Savia is in fact a pasticceria – a pastry shop – that happens to sell gelato. In a brioche bun too, if you’re feeling fancy. Which means this is also the place to buy pastries, cakes, Italian biscuits, and also arancini, which was very tasty. Check out more of our verdict on Savia in the video further up.
Pasticceria Savia, Via Etnea n. 302/304, 95100 Catania
|the best gelato I’ve ever had (specifically the hazelnut), from Savia in Catania|
6) EAT | All the pasta at Al Tortellino
This is a very casual, friendly, brightly-lit spot, regarded by locals as the home of homemade pasta in Catania.
Don’t come here for a romantic dinner by candlelight, but do some for a range of great value pasta dishes. Expect tasty Sicilian classics like pasta alla norma (pasta with aubergine), pasta with pistacho sausage and a cream sauce, gnocchi with buffaloo mozzarella, and the rest.
They also serve pizza, which we started with, and totally didn’t need. Along with four plates of pasta, and a large bottle of beer, the bill didn’t come to much more than 20 Euros for four of us.
Via Simili Giuseppe n.20, 95129 Catania
|lots of local pasta dishes at Al Tortellino, Catania|
7) VISIT | The glorious piazzas
Head to the Piazza del Duomo at the heart of the city, for a splendid circuit of Sicilian Baroque masterpieces. The square is a major meeting point for both people and the city’s principle streets, which converge at the piazza. Which makes it difficult to get too lost. It’s also worth strolling through in the evening, when the restaurants are busy and the cathedral is lit.
The modest ruins of a Roman theatre, below street level in Piazza Stesicoro, discovered in the early twentieth century, are certainly worth a look. You can do so from street level, admiring it from over the fence, or pay to descend and have a wander through the ruins themselves.
Piazza Stesicoro, 95100 Catania
Piazza del Duomo, central Catania
|Piazza Stesicoro (with the ruins) and Piazza del Duomo, Catania|
8) DO | Get off the beaten track
If you explore heading south from the city centre, you’ll come across neighbourhoods that I took to be where the majority of Catanians actually live (as opposed to the city centre). It has a rugged beauty; what you might expect southern Italy to look like in your mind’s eye.
There are a lot of opportunities for great photos here, and we spent a good half hour getting a group shot of us jumping around like loons, thanks to a spider tripod Ed brought along (this blog post’s main picture was the winning shot, mostly because of Bisi’s mesmerising levitation skills).
On our wanderings south, we also came across the only real street food we found in Catania. In both cases, men were barbecuing meat out on the pavement. Punters were buying it straight up, only sometimes between some bread. We had some sausage, and it was really very good indeed. More on that in the part two video coming soon.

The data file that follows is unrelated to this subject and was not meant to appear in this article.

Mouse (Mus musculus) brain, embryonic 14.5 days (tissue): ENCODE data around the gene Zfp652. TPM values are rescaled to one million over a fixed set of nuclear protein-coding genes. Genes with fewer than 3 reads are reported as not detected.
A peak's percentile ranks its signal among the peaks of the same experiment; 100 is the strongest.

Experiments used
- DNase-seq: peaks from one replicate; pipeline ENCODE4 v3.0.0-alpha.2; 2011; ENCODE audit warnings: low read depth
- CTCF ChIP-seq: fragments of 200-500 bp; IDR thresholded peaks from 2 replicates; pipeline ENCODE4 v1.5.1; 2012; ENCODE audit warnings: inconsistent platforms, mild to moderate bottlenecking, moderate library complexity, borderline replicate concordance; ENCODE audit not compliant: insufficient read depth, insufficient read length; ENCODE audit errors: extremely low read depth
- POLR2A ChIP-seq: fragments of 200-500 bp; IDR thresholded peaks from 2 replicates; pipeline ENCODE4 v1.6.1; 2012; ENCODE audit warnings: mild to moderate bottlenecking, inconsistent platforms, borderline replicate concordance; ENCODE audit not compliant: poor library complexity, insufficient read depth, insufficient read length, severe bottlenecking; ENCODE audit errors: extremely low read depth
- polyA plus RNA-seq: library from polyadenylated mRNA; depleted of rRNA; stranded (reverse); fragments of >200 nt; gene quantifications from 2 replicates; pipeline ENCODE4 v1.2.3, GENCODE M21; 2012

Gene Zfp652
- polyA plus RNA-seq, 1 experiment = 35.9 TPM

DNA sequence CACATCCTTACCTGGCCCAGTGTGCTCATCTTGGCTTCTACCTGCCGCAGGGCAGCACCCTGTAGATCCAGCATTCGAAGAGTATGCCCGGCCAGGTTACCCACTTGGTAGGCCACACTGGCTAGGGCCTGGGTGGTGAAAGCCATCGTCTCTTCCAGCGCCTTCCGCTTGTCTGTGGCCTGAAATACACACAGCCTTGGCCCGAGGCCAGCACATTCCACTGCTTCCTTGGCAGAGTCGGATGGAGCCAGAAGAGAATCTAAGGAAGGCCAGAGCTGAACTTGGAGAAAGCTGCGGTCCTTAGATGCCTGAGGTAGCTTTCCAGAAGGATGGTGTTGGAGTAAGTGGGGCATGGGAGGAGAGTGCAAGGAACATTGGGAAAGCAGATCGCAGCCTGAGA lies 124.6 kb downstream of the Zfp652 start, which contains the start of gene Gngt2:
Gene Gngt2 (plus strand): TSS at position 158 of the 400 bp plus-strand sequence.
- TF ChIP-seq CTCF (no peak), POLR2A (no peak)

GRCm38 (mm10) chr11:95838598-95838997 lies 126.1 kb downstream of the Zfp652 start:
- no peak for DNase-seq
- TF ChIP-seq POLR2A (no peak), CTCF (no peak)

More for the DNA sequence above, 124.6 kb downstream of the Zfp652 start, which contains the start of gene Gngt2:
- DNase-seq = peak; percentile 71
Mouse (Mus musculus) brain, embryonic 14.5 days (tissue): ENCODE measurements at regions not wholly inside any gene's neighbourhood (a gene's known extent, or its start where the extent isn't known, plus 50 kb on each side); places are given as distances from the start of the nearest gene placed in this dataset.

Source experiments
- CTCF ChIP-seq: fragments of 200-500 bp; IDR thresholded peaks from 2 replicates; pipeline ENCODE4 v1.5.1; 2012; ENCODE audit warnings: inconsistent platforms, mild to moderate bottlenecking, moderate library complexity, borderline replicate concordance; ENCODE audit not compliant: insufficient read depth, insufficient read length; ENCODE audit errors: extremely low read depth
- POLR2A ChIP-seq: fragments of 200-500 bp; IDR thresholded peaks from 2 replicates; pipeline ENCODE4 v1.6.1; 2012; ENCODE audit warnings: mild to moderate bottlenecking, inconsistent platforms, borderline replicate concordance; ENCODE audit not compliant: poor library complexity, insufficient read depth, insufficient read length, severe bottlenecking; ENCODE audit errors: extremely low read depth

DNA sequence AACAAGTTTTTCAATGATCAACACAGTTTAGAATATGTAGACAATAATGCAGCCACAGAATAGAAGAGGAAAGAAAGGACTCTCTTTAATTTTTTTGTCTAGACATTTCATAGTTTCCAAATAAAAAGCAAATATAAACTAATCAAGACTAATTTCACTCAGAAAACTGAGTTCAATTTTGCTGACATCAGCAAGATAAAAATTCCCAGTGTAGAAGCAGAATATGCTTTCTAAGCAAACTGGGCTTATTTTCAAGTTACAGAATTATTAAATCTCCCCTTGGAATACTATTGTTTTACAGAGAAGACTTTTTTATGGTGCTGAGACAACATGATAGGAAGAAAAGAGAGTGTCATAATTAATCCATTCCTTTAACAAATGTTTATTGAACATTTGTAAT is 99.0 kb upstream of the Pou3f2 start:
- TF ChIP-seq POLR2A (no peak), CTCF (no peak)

|getting off the beaten track in Catania|
9) DO | Check out the night life
Mercati Generali is probably the island’s most influential club, spread out over the warehouses and pressing rooms of a restored 19th-century winery, in the distant southern suburbs of Catania. In summer, the scene moves outside into the palm-shaded garden courtyard. We didn’t go there, as it was a little far out from where we were staying. But if you’re the raving type, it sounds like it shouldn’t be missed, frequently playing host to some of Europe’s top DJ’s
Instead, we strategically kept our Saturday night within stumbling distance from the palazzo. We started off with a few Negronis at Gammazita, an urban space and open-air library devoted to cultural sharing, which also has a DJ playing some banging tunes in the evening.
And then we ended up at Mingo Lounge Bar, quite literally around the corner from where we were staying. All I really remember from there is that we had the whole place to ourselves, and made damn good use of that dance floor. Plenty of evidence in the video further up.
Piazza Federico di Svevia n.92, 95121 Catania
Mingo Lounge Bar
Via Auteri, 95100 Catania
10) VISIT | The slopes of Mount Etna
One thing we didn’t get a chance to do, which I would absolutely prioritise on a return visit, is head out of the city, especially closer to the volcano.
The slopes of Etna are home to wineries, wine festivals, restaurants and hotels. And places like Taormina, about an hour and a half drive up the coast, are meant to be quite spectacular.
What really appeals to me is trekking for a few hours along a nature trail – of which Mount Etna has many – and soaking up those glorious views. This website seemed quite useful.
Note: This is a sponsored post in partnership with HomeAway. It’s been great fun and a pleasure to collaborate on – thanks very much for the opportunity. All views remain my own, as always.
Another note: the imagery used in this post is a combination of mine, Ed’s, Bisi’s and Steph’s. Thanks for the great photoraphy skills guys!